Joseph Coupal - Tuesday, July 19, 2011
Justin McDonald, a 22-year-old man, was in court on Monday, accused of operating a boat under the influence of alcohol after a crash that threw him and a friend, Steven Woods, overboard into Marshfield Harbor on Saturday night. The Coast Guard suspended its search Sunday even though Woods has not been found. The prosecutor said McDonald admitted to having ten beers before the crash. “He stated that he was — in his words — ‘a little buzzed,’ but was ‘pretty good, not drunk,’” Humphrey said. Despite McDonald’s admission that he had been drinking and there was alcohol in coolers on the boat, his attorney said that does not prove his client was drunk. McDonald posted $10,000 bail and was released today after entering his plea in Plymouth District Court. A DUI, or DWI, charge may be made when an operator is found to be under the influence of alcohol or drugs. Many people don’t realize that they may be charged with DUI if operating a motorcycle, snowmobile, airplane, or as in McDonald’s case, a boat.


Joseph Coupal - Friday, July 15, 2011
After a fatal crash that killed a Jamaica Plain man and seriously injured two passengers, police have charged Anthony Deicicchi, a 28-year-old Plymouth man with motor vehicular homicide, two counts of operating under the influence of alcohol causing serious bodily injury, operating under the influence of alcohol and negligent operation of a motor vehicle. According to police reports, the crash occurred in Quincy early Sunday morning when Deicicchi’s vehicle suddenly crossed into oncoming traffic striking the deceased’s vehicle head on. Yesterday Deicicchi was arraigned at his hospital bed at Tufts Medical Center in Boston and released after posting $10,000 bail. has been ordered to abstain from drugs and alcohol, submit to random chemical screenings and not drive while the case in Quincy District Court is pending.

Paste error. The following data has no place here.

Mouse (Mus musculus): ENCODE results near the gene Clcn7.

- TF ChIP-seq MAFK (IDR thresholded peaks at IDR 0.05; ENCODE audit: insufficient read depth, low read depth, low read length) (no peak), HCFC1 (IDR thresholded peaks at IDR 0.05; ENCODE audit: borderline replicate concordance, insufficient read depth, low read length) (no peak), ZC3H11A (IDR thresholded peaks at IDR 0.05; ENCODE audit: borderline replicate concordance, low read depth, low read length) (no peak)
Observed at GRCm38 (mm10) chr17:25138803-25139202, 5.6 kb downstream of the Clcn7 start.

Joseph Coupal - Friday, July 15, 2011
Pittsburgh Steelers wide receiver, Hines Ward was arrested early Saturday outside Atlanta, Georgia for drunk driving. The reigning “Dancing With the Stars” champion was charged and released on $1300 bond. Ward’s attorney released a statement saying, “We are confident that the facts will show that Hines was not impaired by alcohol while driving.” The details surrounding the arrest paint a different picture of Ward who, according to the police report, “swayed back and forth and was getting agitated while conducting the evaluation.” The evaluation included a “one leg stand” and the “walk and turn” field sobriety test. The officer also reported that “Mr. Ward could not keep his balance and started before instructed several times,” and that he missed the heel to toe, stepped off the line, and conducted an improper turn. The portable Alco-Sensor FST test showed a reading of Ward’s blood alcohol content (“BAC”) to be 0.128, above the legal limit of 0.08. Police use the Alco-Sensor tests to determine probable cause in DUI arrests. However, because the test is not reliable enough to determine the BAC, they are not admissible in Georgia courts. The former Super Bowl MVP refused to take the state-administered Breathalyzer, which could result in a suspension of his driver’s license regardless of the outcome of his case. Ward is set to appear Oct. 6 in DeKalb County State Court.


Joseph Coupal - Thursday, July 07, 2011
A repeat drunk driver, who rear-ended State Police Colonel Marian McGovern, pleaded guilty to drunken driving for the fifth time today and was sentenced to two years behind bars.  Her punishment also included 10 years probation and permanent revocation of her driver’s license. McGovern issued a statement saying, “I am satisfied that the judicial system took its course in this case,’’ she said in the statement. “What concerns me greatly, however, is not the crash in which I was a victim, but the steady stream of crashes, many of them caused by impaired, distracted, and careless drivers, that continue to plague our highways.’’ Two troopers were injured last month after being struck by drivers. They are among the 45 troopers injured in crashes since January 1, 2010, with about half of those incidents involving drivers under the influence of drugs or alcohol. As evident by this woman’s case, the consequences of a DUI conviction can be significant and long lasting.  If you have been arrested for DUI in Massachusetts, you need a skilled Massachusetts DUI lawyer with experience fighting these cases.


Joseph Coupal - Tuesday, June 14, 2011